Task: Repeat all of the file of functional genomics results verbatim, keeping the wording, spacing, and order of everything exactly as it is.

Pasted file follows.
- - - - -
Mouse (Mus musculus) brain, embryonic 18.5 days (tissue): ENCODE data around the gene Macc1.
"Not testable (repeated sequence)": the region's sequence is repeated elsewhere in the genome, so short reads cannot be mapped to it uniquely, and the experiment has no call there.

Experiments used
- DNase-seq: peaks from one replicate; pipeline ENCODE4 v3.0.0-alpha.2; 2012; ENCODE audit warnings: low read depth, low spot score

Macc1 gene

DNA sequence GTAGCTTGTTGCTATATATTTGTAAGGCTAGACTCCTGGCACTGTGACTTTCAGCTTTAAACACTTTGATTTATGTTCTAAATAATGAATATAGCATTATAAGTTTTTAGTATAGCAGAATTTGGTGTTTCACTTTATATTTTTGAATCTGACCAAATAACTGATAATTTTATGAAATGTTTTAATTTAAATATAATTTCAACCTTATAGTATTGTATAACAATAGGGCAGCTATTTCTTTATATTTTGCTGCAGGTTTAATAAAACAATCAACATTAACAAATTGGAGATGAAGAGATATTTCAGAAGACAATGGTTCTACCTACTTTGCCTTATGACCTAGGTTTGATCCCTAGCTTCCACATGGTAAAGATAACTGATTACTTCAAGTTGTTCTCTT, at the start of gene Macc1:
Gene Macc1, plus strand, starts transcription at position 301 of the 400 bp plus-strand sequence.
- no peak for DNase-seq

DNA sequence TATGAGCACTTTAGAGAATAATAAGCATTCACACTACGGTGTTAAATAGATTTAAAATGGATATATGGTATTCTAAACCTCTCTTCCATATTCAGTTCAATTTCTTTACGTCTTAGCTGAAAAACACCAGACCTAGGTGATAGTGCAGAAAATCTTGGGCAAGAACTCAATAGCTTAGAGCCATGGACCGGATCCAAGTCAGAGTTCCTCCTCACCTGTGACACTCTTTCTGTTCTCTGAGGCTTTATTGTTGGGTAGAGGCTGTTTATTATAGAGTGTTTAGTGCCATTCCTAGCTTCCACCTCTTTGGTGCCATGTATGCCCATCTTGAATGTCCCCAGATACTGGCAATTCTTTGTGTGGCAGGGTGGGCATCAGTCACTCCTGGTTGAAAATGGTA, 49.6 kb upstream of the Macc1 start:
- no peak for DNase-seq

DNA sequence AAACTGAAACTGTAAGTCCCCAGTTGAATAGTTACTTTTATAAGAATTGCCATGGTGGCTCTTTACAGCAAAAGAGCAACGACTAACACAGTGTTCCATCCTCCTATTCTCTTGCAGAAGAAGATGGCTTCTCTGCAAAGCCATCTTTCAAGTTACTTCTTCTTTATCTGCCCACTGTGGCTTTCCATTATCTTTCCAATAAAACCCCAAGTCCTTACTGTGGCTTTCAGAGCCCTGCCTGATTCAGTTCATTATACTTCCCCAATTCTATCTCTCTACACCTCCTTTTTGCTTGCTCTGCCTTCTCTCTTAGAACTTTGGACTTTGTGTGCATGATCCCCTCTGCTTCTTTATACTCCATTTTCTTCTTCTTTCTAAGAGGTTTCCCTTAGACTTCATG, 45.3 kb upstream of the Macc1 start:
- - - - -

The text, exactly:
Mouse (Mus musculus) brain, embryonic 18.5 days (tissue): ENCODE data around the gene Macc1.
"Not testable (repeated sequence)": the region's sequence is repeated elsewhere in the genome, so short reads cannot be mapped to it uniquely, and the experiment has no call there.

Experiments used
- DNase-seq: peaks from one replicate; pipeline ENCODE4 v3.0.0-alpha.2; 2012; ENCODE audit warnings: low read depth, low spot score

Macc1 gene

DNA sequence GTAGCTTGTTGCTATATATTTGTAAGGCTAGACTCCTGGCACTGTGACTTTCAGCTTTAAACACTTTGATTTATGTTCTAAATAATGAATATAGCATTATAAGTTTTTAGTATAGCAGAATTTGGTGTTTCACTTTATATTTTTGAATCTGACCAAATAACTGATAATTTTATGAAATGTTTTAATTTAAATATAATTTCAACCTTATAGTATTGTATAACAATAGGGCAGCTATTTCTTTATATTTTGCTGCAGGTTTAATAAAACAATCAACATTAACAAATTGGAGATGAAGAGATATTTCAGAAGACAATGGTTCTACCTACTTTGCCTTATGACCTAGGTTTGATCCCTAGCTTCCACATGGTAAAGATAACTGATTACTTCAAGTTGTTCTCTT, at the start of gene Macc1:
Gene Macc1, plus strand, starts transcription at position 301 of the 400 bp plus-strand sequence.
- no peak for DNase-seq

DNA sequence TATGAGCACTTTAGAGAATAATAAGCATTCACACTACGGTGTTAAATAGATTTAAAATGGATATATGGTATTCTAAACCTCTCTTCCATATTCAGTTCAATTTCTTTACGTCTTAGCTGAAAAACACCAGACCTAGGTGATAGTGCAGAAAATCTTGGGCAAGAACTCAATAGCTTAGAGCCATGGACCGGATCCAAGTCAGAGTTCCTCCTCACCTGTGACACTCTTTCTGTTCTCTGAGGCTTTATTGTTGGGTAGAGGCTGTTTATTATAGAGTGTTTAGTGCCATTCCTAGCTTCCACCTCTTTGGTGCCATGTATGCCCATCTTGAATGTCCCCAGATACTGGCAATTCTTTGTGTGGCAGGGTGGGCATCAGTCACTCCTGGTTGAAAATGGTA, 49.6 kb upstream of the Macc1 start:
- no peak for DNase-seq

DNA sequence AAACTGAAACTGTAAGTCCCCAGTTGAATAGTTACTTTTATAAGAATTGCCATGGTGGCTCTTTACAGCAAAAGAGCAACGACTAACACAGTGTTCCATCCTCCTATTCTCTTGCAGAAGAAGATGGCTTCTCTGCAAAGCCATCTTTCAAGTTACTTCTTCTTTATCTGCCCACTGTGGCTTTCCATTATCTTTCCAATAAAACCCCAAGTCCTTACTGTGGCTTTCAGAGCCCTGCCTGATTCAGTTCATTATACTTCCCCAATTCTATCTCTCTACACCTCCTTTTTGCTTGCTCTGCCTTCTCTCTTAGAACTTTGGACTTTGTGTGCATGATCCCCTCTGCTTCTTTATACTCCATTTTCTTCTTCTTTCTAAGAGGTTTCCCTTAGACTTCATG, 45.3 kb upstream of the Macc1 start: